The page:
Reviews

Corrosion of Conformity, No Cross No Crown (Nuclear Blast, 2018)

After the funereal guitar orgy intro "Novus Deus," Corrosion of Conformity drops a sludgey groove on "The Luddite," signaling the arrival of No Cross No Crown, the band's long-awaited reunion with guitarist/vocalist Pepper Keenan.

If you haven't been following the group's career trajectory, original members guitarist Woody Weatherman, bassist/vocalist Mike Dean, and drummer Reed Mullin had been recording and touring together for the past few years, even releasing two studio albums during that period. The last time the Keenan lineup released a full-length together was back in 2005, so expectations were high for No Cross No Crown.

Produced by longtime studio collaborator John Custer, the new album finds C.O.C. in full Sabbath mode, with an endless onslaught of both doom-ridden and boogie riffs in tow. "Cast the First Stone" is a catchy motherfucker that captures many of the sonic tenets that made the band's '90s output so undeniably irrisistible: chunky guitar riffs, driving rhythms, a memorable chorus, and twin-harmonies from Keenan and Weatherman.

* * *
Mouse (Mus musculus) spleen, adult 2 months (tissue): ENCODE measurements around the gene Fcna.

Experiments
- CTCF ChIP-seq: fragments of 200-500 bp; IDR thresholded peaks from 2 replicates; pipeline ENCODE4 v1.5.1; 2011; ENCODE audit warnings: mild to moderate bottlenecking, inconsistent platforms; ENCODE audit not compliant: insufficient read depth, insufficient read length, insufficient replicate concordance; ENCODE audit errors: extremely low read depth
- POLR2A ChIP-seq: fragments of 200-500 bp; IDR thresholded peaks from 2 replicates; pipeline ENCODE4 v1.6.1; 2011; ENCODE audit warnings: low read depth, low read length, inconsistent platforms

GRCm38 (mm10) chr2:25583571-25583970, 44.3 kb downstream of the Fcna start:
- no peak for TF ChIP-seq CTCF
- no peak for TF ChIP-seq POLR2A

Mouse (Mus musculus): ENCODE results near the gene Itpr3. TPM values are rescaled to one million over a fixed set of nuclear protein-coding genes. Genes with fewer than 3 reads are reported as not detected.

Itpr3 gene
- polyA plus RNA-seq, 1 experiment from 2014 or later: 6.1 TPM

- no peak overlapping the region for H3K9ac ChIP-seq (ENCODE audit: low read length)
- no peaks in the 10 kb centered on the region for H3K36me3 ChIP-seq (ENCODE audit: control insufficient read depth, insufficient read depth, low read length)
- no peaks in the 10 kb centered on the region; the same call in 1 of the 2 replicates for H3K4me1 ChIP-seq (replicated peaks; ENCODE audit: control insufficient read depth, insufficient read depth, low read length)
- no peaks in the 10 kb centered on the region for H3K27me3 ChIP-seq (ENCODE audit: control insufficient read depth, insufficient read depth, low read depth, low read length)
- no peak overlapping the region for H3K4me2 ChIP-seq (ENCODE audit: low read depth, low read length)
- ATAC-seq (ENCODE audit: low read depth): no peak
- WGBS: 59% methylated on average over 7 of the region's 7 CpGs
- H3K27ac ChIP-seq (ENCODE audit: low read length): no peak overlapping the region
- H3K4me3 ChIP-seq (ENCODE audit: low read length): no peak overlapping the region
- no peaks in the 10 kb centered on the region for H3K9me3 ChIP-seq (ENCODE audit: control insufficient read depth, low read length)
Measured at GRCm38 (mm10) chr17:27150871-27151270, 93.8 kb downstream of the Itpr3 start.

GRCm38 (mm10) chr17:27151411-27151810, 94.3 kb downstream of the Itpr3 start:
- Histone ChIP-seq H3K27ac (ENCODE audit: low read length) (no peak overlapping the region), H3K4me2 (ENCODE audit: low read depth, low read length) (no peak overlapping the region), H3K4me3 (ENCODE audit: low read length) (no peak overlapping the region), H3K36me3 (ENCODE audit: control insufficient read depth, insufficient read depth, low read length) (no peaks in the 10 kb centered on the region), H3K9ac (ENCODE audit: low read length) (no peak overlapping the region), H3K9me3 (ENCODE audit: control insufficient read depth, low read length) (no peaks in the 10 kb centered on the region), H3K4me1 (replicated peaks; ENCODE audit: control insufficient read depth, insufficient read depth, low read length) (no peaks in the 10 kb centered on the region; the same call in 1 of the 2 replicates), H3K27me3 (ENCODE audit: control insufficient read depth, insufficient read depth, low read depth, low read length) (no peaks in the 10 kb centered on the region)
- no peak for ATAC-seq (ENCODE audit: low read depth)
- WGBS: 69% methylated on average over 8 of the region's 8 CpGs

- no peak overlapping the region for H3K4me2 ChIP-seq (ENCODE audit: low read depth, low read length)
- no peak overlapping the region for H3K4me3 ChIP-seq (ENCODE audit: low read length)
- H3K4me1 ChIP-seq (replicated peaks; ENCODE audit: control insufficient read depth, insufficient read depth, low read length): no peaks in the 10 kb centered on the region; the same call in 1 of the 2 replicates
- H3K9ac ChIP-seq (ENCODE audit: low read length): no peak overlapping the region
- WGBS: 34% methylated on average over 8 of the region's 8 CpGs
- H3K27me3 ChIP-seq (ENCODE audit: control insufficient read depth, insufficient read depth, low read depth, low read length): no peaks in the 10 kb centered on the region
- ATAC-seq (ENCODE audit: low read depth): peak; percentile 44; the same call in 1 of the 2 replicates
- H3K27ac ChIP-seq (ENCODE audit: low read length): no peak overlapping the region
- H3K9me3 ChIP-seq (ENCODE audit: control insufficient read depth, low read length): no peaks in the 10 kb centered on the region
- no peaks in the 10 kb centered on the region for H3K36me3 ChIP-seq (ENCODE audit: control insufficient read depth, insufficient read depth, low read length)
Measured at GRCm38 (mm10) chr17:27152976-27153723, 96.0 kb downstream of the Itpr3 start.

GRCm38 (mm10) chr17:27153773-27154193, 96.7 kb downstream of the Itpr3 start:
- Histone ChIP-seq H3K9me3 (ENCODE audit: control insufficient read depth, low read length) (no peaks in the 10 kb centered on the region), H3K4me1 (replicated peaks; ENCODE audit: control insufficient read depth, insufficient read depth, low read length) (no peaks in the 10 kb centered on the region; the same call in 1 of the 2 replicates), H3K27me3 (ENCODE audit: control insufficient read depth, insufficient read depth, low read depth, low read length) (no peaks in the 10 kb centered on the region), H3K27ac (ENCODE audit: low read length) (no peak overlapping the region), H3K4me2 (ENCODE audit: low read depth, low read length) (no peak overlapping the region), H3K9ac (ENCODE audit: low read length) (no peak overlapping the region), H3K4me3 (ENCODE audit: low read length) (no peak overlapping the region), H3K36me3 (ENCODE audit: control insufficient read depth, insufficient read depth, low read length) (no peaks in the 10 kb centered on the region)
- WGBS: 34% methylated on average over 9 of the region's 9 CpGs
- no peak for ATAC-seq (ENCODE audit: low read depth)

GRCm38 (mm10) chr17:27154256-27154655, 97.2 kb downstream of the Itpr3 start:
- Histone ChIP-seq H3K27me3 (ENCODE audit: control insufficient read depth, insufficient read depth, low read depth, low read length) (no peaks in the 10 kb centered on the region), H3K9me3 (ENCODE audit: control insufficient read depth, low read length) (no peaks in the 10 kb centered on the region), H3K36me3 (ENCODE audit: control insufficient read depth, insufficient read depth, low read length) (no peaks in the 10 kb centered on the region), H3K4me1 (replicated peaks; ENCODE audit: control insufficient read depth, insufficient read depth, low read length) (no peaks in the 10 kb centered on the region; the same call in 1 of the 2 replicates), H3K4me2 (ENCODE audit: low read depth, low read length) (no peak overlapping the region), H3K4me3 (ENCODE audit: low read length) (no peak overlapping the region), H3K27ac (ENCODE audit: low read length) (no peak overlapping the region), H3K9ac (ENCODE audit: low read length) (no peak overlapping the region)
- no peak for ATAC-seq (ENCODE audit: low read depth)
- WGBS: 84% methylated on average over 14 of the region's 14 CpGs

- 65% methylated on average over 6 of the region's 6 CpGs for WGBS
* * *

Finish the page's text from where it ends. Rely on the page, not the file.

Elsewhere on the new album, "Wolf Named Crow, "Little Man," and "Forgive Me" all have that Mountain meets Judas Priest sort of spirit C.O.C. is known for. The melodic nuances throughout those tracks—and the rest of the record, for that matter—also shine through brilliantly. Keenan's vocals pack a ton of personality, and he never misses delivering in the hook department.

The title track is an ominous journey featuring spoken-word lyrics, a demented-sounding choir, and ghost-like guitar parts that drift in and out of the track. "A Quest to Believe (A Call to the Void)" takes the album back into more familiar waters, riding a snakey rhythm out and offering up more hyper-melodic guitar lines. 

Photo: Dean Karr

Choosing a cover of Queen's "Son and Daughter" to close out No Cross No Crown is a classy move by C.O.C., tipping their hats off to one of the group's who helped inform the more arena-rock-ready aspects of their songwriting. Summing this all up, there are plenty of tracks on this new album that can stand up next to such C.O.C. classics as "Albatross," "Clean My Wounds," and "Congratulations Song." In other words, we have another winner on our hands.

Get It

Tagged: corrosion of conformity

comments powered by Disqus